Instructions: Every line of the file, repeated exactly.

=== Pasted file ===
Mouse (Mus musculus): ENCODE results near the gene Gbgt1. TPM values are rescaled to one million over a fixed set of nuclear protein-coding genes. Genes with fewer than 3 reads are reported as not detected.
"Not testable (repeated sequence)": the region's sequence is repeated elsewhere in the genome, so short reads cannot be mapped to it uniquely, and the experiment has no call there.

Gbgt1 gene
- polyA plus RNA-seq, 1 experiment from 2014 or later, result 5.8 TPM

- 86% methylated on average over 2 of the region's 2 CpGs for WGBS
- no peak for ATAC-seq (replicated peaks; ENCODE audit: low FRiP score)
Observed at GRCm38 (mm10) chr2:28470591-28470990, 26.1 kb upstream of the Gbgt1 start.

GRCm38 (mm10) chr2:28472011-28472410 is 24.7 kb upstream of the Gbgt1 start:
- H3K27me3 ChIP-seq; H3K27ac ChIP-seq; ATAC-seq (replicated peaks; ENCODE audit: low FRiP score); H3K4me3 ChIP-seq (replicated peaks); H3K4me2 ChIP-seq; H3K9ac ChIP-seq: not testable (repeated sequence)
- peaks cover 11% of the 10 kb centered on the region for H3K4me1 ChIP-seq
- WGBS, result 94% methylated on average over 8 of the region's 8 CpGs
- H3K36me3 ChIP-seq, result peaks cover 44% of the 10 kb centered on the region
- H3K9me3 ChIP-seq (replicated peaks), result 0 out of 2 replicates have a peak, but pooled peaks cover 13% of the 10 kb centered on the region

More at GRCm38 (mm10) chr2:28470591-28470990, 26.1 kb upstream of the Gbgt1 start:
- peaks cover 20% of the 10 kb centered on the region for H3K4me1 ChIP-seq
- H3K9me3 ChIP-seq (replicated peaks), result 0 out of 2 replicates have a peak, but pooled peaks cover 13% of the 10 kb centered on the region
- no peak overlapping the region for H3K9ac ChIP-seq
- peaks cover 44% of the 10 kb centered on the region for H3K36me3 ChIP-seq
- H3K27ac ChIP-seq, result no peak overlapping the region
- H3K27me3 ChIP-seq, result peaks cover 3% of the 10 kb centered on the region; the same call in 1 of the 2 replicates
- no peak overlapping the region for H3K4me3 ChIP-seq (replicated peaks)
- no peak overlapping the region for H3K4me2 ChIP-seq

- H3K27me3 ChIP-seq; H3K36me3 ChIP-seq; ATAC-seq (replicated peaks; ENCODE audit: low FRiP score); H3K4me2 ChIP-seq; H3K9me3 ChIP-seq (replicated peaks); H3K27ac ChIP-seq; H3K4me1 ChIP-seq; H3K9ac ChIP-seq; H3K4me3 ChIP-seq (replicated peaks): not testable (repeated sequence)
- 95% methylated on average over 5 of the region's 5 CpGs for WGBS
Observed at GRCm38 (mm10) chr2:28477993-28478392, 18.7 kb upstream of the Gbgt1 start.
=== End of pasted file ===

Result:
Mouse (Mus musculus): ENCODE results near the gene Gbgt1. TPM values are rescaled to one million over a fixed set of nuclear protein-coding genes. Genes with fewer than 3 reads are reported as not detected.
"Not testable (repeated sequence)": the region's sequence is repeated elsewhere in the genome, so short reads cannot be mapped to it uniquely, and the experiment has no call there.

Gbgt1 gene
- polyA plus RNA-seq, 1 experiment from 2014 or later, result 5.8 TPM

- 86% methylated on average over 2 of the region's 2 CpGs for WGBS
- no peak for ATAC-seq (replicated peaks; ENCODE audit: low FRiP score)
Observed at GRCm38 (mm10) chr2:28470591-28470990, 26.1 kb upstream of the Gbgt1 start.

GRCm38 (mm10) chr2:28472011-28472410 is 24.7 kb upstream of the Gbgt1 start:
- H3K27me3 ChIP-seq; H3K27ac ChIP-seq; ATAC-seq (replicated peaks; ENCODE audit: low FRiP score); H3K4me3 ChIP-seq (replicated peaks); H3K4me2 ChIP-seq; H3K9ac ChIP-seq: not testable (repeated sequence)
- peaks cover 11% of the 10 kb centered on the region for H3K4me1 ChIP-seq
- WGBS, result 94% methylated on average over 8 of the region's 8 CpGs
- H3K36me3 ChIP-seq, result peaks cover 44% of the 10 kb centered on the region
- H3K9me3 ChIP-seq (replicated peaks), result 0 out of 2 replicates have a peak, but pooled peaks cover 13% of the 10 kb centered on the region

More at GRCm38 (mm10) chr2:28470591-28470990, 26.1 kb upstream of the Gbgt1 start:
- peaks cover 20% of the 10 kb centered on the region for H3K4me1 ChIP-seq
- H3K9me3 ChIP-seq (replicated peaks), result 0 out of 2 replicates have a peak, but pooled peaks cover 13% of the 10 kb centered on the region
- no peak overlapping the region for H3K9ac ChIP-seq
- peaks cover 44% of the 10 kb centered on the region for H3K36me3 ChIP-seq
- H3K27ac ChIP-seq, result no peak overlapping the region
- H3K27me3 ChIP-seq, result peaks cover 3% of the 10 kb centered on the region; the same call in 1 of the 2 replicates
- no peak overlapping the region for H3K4me3 ChIP-seq (replicated peaks)
- no peak overlapping the region for H3K4me2 ChIP-seq

- H3K27me3 ChIP-seq; H3K36me3 ChIP-seq; ATAC-seq (replicated peaks; ENCODE audit: low FRiP score); H3K4me2 ChIP-seq; H3K9me3 ChIP-seq (replicated peaks); H3K27ac ChIP-seq; H3K4me1 ChIP-seq; H3K9ac ChIP-seq; H3K4me3 ChIP-seq (replicated peaks): not testable (repeated sequence)
- 95% methylated on average over 5 of the region's 5 CpGs for WGBS
Observed at GRCm38 (mm10) chr2:28477993-28478392, 18.7 kb upstream of the Gbgt1 start.